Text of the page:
About the Writers

Jess Durrett:

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Teaching children the skills they need now and down the road through creativity and understanding is my strength. My experience in and out of the classroom has led me to focus on my passion– working with children with special needs. My perseverance and curiosity serve me well in elucidating the most effective means of empowering a child to use his or her strengths to overcome challenges.

Since 2007, I have been teaching students with various speech and language impairments, ADHD, Autism, executive functioning challenges, anxiety disorders, developmental delays, and learning disabilities. A prime responsibility of my role is to differentiate academic, behavioral, and emotional expectations for each child while maintaining meaningful instruction. Balancing these components, although challenging, is the best part of my work. Over the years, the child’s developing self-motivation and feeling of being understood have been critical for student success.

I am a graduate of New York University’s Childhood Education and Special Education dual Master’s program. I have been teaching for six years, five of which were spent at The Parkside School, the premier school for speech and language impairments in New York City. Fluency with task-analysis, executive functioning skills, and understanding each child’s perspective of the world has prepared me to work with children and their families in the New York City metropolitan area.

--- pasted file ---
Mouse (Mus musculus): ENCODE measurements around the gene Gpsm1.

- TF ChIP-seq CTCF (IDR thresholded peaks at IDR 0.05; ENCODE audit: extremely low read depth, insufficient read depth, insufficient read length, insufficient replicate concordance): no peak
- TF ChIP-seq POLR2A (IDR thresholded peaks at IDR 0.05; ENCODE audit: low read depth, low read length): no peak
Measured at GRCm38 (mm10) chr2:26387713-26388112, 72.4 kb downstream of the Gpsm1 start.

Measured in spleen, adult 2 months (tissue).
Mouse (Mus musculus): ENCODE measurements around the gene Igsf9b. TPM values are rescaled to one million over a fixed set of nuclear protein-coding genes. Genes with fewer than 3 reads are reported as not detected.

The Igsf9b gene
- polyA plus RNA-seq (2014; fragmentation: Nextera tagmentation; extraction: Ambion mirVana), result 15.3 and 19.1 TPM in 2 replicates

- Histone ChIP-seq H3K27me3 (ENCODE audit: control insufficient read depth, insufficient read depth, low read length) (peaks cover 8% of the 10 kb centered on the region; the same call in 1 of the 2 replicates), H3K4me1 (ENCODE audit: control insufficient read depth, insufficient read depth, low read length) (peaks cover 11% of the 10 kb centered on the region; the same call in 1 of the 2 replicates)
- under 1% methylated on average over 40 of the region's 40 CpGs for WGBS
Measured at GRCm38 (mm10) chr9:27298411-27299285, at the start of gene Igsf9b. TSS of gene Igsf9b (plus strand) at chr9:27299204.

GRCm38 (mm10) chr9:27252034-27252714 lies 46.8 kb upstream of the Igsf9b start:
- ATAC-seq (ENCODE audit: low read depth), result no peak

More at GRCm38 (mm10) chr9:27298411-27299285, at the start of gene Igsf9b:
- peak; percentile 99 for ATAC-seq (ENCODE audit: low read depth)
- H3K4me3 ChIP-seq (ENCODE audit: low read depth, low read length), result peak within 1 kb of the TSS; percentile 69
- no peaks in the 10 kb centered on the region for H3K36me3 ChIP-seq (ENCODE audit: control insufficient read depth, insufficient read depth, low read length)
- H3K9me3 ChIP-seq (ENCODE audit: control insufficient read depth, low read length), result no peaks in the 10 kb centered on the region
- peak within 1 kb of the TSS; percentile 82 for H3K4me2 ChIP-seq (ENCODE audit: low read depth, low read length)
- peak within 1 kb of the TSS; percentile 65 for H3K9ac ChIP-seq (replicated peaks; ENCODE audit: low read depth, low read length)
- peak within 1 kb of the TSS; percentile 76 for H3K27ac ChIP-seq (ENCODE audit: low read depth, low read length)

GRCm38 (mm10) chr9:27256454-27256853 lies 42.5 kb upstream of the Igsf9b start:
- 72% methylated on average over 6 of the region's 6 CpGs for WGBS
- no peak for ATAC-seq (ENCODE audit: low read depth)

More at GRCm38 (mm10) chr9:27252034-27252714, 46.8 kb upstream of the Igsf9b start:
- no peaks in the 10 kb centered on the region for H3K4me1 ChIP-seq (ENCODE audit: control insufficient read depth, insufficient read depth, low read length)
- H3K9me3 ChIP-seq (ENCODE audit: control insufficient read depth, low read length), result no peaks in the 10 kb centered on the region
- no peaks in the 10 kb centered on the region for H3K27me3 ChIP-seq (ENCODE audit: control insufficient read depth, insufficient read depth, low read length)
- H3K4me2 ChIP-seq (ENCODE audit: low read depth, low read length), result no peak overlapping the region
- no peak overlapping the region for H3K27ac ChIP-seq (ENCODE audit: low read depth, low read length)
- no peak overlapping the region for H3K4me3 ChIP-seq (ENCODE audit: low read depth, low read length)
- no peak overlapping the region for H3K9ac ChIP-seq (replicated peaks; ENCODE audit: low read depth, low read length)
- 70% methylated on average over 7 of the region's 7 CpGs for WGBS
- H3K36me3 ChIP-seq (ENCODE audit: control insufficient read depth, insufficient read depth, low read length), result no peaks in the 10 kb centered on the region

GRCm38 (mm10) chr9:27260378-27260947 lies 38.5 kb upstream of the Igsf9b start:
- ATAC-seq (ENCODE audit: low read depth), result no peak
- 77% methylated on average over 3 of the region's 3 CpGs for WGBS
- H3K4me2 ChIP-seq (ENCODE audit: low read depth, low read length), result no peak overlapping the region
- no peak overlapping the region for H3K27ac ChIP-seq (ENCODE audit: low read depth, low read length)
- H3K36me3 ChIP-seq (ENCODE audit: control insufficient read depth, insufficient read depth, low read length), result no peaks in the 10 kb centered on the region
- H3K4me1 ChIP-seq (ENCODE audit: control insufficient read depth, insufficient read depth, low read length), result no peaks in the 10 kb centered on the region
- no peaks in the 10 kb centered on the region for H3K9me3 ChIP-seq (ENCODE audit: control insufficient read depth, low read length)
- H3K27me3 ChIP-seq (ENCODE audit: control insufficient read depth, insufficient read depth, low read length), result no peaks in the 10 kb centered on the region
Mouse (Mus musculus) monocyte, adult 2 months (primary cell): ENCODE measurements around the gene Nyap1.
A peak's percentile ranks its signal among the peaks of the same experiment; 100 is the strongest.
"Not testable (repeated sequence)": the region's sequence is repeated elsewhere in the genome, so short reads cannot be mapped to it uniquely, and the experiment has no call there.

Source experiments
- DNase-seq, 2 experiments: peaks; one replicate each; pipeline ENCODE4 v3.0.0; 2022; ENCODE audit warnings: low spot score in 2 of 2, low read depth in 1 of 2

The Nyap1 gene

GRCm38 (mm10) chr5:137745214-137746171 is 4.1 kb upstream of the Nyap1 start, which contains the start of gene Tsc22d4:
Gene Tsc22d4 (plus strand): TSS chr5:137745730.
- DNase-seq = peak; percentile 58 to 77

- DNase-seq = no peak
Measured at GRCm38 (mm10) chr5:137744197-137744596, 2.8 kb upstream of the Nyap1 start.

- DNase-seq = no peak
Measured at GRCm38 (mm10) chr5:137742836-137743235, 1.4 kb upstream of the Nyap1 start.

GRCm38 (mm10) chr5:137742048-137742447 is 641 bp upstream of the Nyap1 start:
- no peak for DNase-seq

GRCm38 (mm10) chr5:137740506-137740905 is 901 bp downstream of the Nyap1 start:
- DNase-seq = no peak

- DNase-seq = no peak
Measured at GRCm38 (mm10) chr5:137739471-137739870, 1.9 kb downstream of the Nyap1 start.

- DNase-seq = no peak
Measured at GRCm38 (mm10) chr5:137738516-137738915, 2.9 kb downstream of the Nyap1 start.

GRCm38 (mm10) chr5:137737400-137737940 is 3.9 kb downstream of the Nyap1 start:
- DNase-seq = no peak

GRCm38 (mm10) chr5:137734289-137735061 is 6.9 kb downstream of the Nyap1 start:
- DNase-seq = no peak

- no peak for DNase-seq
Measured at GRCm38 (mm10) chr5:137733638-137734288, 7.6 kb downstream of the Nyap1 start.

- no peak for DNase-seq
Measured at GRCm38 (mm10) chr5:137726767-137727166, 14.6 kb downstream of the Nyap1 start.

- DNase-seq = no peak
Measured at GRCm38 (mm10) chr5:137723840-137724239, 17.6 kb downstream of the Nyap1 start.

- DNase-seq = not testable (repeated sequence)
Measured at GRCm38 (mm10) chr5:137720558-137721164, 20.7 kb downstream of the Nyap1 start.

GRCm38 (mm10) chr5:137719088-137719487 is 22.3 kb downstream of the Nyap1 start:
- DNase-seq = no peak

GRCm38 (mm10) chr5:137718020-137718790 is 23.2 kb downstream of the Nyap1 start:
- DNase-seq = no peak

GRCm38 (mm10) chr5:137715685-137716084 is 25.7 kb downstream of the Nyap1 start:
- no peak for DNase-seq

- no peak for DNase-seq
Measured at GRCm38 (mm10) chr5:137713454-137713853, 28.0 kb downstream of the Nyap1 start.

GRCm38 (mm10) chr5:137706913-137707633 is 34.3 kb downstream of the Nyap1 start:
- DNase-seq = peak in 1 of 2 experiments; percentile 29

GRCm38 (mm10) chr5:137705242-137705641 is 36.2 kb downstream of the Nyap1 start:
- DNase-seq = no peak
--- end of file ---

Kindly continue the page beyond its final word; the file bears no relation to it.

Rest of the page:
Katie Bassett:

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After spending 2 years in the advertising world, I was unhappy, uninspired and unwilling to give my job 100%. I had always thought about becoming a teacher, but was swept up in this fantasy idea of being an “international business woman” who traveled the world, briefcase in my hand and high heels on my feet. Once I realized this was not the reality I was living, I decided to listen to the voice in the back of my mind telling me to give teaching a try.

Two and a half years later, I graduated from Bank Street College of Education with a Master’s degree in General and Special Education. For the past 6 years, I have been teaching at The Parkside School in NYC, a self-contained school for children with a variety of speech, language and communication difficulties.  Every year I’ve had the chance to teach such a unique group of students, each with their own strengths and challenges. At times this can feel as though I’m a first year teacher at the beginning of every year, as my students challenge me in so many different ways. But most of the time, I’m inspired and in awe of the way my students overcome their challenges, learning strategies and using tools to be successful in the classroom.